http://netapptips.com has two write up’s on new products from NetApp
VMworld 2009: Introduction to SMVI 2.0
SnapManager for Virtual Infrastructure 2.0
As some of you may have seen NetApp, announced an enhanced version of SnapManager for VI (SMVI 2.0) which among other things provides support for Single File Restores from within a VMDK. However, this is not the only enhancement provided by 2.0.
What’s New with SMVI 2.0:
- Autosupport Integration
- Backup Enhancements & GUI Re-design
- Snapshot Naming Changes
- Restore Enhancements
- Single File Restore
- Self-Service Restore
- Limited Self-Service Restore
- Administrator-Assisted Restore
- Restore Agent “
VMworld 2009: Introducing NetApp DataMotion
“As part of our Cloud vision announcement last week, we announced the availability of NetApp DataMotion. We will be discussing DataMotion in the NetApp booth (#2102) via mini-theatre presentations, demos and whiteboard sessions. For anyone that is not attending VMworld this week, you can view the demo that we’re showing in the booth below.
What I’d like to discuss today is some misunderstading that we’re seeing around when DataMotion should be deployed. The immediate question is whether NetApp DataMotion is a replacement or competitor to VMware Storage vMotion. This is absolutely not the case, in fact DataMotion is a very complimentary technology to both Storage vMotion and to any data center looking to move towards 100% virtualization.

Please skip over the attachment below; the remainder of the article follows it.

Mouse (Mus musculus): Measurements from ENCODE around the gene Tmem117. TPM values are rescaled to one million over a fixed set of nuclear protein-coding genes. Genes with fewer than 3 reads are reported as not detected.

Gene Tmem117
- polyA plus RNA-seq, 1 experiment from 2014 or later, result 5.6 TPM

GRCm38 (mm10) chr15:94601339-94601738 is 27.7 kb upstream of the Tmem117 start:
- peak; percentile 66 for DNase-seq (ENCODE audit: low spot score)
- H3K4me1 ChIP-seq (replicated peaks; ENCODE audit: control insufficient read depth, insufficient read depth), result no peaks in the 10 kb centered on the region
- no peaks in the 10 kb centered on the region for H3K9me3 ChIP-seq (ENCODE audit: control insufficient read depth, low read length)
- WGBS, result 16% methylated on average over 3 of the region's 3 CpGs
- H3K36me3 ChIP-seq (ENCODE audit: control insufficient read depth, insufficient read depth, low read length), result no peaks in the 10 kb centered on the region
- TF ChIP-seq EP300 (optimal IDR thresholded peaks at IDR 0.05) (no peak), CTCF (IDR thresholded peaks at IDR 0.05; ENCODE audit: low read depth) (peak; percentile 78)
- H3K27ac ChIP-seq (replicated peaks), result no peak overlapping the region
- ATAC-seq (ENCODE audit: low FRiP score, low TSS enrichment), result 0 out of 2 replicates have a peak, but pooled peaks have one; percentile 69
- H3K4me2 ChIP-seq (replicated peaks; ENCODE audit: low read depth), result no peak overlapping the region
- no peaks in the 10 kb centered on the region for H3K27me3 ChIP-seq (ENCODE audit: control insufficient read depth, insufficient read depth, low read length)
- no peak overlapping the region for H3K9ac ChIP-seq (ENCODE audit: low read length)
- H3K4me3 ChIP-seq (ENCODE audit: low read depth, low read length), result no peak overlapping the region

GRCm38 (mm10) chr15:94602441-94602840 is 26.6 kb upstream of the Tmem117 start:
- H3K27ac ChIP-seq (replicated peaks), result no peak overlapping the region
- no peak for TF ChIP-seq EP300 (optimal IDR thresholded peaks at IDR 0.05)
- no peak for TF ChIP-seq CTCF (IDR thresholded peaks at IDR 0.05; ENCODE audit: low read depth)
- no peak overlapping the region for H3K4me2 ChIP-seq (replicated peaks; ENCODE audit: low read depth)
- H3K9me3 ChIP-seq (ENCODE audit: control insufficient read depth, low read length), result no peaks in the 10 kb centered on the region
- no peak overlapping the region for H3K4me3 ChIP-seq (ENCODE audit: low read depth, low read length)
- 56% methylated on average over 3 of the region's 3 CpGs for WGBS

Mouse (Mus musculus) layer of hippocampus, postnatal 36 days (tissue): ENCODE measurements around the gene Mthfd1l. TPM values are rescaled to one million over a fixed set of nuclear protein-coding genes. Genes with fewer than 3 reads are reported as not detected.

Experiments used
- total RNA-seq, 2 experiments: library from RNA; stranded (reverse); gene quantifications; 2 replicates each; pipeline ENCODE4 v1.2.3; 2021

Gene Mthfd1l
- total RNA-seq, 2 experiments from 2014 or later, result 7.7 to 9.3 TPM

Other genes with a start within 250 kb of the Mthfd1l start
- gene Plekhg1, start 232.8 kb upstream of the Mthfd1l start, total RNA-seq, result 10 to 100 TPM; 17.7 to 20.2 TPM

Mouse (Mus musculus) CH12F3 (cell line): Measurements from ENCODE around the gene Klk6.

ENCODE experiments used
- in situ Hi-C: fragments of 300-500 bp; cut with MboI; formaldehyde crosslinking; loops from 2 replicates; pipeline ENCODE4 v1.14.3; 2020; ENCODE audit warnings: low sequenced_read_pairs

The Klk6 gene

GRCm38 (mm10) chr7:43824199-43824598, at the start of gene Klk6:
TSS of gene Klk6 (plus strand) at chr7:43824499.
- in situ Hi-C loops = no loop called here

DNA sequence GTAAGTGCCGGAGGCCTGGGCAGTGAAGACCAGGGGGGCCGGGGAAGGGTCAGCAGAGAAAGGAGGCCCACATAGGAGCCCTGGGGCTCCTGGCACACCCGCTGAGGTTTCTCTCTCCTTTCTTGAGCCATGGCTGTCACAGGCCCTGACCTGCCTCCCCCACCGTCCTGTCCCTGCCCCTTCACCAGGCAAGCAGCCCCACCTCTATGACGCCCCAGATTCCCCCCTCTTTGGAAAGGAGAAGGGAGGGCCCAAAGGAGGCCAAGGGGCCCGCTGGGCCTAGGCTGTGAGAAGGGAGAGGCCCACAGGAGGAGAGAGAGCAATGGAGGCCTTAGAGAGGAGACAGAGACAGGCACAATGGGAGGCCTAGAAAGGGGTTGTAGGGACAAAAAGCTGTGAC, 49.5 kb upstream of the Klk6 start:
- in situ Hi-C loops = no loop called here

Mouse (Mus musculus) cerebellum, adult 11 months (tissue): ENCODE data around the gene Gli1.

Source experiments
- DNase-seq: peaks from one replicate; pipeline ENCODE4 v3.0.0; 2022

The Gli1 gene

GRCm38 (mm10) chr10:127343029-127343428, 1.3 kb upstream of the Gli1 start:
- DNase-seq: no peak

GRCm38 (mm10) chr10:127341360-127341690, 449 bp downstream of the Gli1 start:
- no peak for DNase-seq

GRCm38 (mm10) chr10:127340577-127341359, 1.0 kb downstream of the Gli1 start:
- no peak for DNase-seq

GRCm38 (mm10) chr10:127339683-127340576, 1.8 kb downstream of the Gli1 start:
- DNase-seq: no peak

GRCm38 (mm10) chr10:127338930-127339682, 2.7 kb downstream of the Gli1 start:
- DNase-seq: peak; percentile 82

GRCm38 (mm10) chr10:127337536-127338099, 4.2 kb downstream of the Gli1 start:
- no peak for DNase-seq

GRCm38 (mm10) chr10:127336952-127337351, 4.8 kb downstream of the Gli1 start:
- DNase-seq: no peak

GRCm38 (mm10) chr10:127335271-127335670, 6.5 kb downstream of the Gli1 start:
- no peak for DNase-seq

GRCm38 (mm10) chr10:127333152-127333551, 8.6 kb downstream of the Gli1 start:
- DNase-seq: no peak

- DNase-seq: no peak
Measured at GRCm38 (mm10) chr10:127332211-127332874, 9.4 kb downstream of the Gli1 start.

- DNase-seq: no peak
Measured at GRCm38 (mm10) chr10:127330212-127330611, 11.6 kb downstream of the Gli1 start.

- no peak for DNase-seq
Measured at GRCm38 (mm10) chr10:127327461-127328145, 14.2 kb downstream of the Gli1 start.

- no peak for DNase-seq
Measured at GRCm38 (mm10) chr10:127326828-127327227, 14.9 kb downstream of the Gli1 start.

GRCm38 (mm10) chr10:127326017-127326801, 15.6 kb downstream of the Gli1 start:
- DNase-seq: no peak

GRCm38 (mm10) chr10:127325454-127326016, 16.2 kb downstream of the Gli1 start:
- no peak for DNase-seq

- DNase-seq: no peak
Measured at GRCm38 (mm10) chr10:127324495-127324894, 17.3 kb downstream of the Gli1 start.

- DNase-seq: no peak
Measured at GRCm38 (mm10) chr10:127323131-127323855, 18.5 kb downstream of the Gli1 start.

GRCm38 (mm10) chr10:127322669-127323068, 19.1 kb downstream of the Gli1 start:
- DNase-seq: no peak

As we’re stated many times in the past, our strategy with VMware is to embrace and extend the strategy of helping our customers. DataMotion builds upon this strategy. In fact, DataMotion takes NetApp to the next level in mirroring the virtual capabilities that Server Administrators have become familiar with in VMware for many years. DataMotion creates the concept of virtual storage arrays (vFilters, NetApp MultiStore), analogous to VMware Virtual Machines (think of them as Storage VMs).
DatMotion simply extends the concept of Storage vMotion to entire datastores and entire vFilers. So if you need granularity in moving storage associated with VMware VMs, continue to use Storage vMotion. But if you’re migrating huge amounts of VM storage (adding new storage arrays, etc.), then DataMotion becomes an outstanding compliment to simplify that migration.”
Thanks to netapptipps for the write up!